Response to issues on GM agriculture in Africa: Are transgenic crops safe?
United Nations University Institute of Advanced Studies (UNU-IAS), 6F International Organisations Centre, Pacifico Yokohama, 1-1-1 Minato Mirai Nishi-ku, 220-8502, Yokohama, Japan
National Graduate Institute for Policy Studies (GRIPS), 7-22-1 Roppongi, Minato-ku, Tokyo 106-8677, Japan
Citation and License
BMC Research Notes 2011, 4:388 doi:10.1186/1756-0500-4-388Published: 8 October 2011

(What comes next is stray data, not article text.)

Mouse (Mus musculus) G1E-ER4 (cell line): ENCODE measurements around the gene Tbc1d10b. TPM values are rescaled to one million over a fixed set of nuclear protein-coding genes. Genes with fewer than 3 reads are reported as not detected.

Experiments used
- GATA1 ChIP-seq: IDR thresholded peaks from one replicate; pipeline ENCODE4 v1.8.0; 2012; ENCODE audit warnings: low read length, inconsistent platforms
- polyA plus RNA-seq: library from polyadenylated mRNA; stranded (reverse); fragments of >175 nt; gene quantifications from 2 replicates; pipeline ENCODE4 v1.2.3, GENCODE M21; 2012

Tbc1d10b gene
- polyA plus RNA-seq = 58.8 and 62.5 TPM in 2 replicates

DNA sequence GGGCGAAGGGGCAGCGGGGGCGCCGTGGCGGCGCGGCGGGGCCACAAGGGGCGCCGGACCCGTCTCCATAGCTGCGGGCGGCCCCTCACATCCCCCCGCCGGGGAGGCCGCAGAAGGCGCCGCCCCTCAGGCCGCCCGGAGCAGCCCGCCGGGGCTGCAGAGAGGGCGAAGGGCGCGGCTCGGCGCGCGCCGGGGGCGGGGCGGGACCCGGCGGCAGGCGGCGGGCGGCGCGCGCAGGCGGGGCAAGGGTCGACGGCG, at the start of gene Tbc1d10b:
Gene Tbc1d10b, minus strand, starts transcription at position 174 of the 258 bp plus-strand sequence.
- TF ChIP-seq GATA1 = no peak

The controversies surrounding transgenic crops, often called Genetically Modified Organisms (GMOs), call for a need to raise the level of public awareness of Genetic Modification (GM) technology in Africa. This should be accomplished by educating the public about the potential benefits and risks that may be associated with this new technology. In the last 15 years, GM crop producing countries have benefited from adoption of this new technology in the form of improved crop productivity, food security, and quality of life. The increased income to resource-poor farmers is a key benefit at the individual level especially as most countries using this technology are in the developing world, including three African countries (South Africa, Burkina Faso and Egypt). Despite clear benefits to countries and farmers who grow GMOs, many people are concerned about suspected potential risks associated with GMOs. This sparks debate as to whether GM technology should be adopted or not. Given the concerns regarding the safety of GMO products, thorough scientific investigation of safe application of GMOs is required. The objective of this paper is to respond to the issues of GM agriculture in Africa and some of the issues surrounding the adoption of GM crops between developed and developing countries. In this article, I analyse relevant papers relating to the adoption of GM technology particularly in developing countries including the few African countries that have adopted GM crops. The issues discussed span a wide range including: safety; potential benefits and risks; disputes between the United States of America (USA) and the European Union (EU) over adoption of GM crops with a focus on Africa continent. This article is concluded by summarising the issues raised and how GM technology can be adopted for agricultural development in Africa.